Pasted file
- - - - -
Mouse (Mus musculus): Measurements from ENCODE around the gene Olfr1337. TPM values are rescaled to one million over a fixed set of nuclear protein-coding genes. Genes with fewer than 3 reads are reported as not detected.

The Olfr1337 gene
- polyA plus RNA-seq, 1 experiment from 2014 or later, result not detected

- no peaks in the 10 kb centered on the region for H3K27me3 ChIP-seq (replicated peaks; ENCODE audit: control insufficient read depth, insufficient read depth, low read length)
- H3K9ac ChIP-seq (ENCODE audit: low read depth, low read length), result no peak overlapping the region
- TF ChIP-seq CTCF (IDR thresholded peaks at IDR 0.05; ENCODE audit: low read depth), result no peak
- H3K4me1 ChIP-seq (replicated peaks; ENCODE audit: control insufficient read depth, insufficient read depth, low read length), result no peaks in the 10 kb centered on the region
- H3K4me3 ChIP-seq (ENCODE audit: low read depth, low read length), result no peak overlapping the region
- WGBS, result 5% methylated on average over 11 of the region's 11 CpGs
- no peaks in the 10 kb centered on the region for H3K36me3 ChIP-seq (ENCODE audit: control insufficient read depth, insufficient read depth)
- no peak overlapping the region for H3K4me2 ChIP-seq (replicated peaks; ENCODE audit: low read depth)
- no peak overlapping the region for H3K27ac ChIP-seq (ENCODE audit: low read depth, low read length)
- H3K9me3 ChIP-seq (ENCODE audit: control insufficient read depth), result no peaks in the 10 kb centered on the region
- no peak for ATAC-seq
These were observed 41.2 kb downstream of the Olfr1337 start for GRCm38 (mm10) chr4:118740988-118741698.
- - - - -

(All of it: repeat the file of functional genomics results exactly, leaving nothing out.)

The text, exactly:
Mouse (Mus musculus): Measurements from ENCODE around the gene Olfr1337. TPM values are rescaled to one million over a fixed set of nuclear protein-coding genes. Genes with fewer than 3 reads are reported as not detected.

The Olfr1337 gene
- polyA plus RNA-seq, 1 experiment from 2014 or later, result not detected

- no peaks in the 10 kb centered on the region for H3K27me3 ChIP-seq (replicated peaks; ENCODE audit: control insufficient read depth, insufficient read depth, low read length)
- H3K9ac ChIP-seq (ENCODE audit: low read depth, low read length), result no peak overlapping the region
- TF ChIP-seq CTCF (IDR thresholded peaks at IDR 0.05; ENCODE audit: low read depth), result no peak
- H3K4me1 ChIP-seq (replicated peaks; ENCODE audit: control insufficient read depth, insufficient read depth, low read length), result no peaks in the 10 kb centered on the region
- H3K4me3 ChIP-seq (ENCODE audit: low read depth, low read length), result no peak overlapping the region
- WGBS, result 5% methylated on average over 11 of the region's 11 CpGs
- no peaks in the 10 kb centered on the region for H3K36me3 ChIP-seq (ENCODE audit: control insufficient read depth, insufficient read depth)
- no peak overlapping the region for H3K4me2 ChIP-seq (replicated peaks; ENCODE audit: low read depth)
- no peak overlapping the region for H3K27ac ChIP-seq (ENCODE audit: low read depth, low read length)
- H3K9me3 ChIP-seq (ENCODE audit: control insufficient read depth), result no peaks in the 10 kb centered on the region
- no peak for ATAC-seq
These were observed 41.2 kb downstream of the Olfr1337 start for GRCm38 (mm10) chr4:118740988-118741698.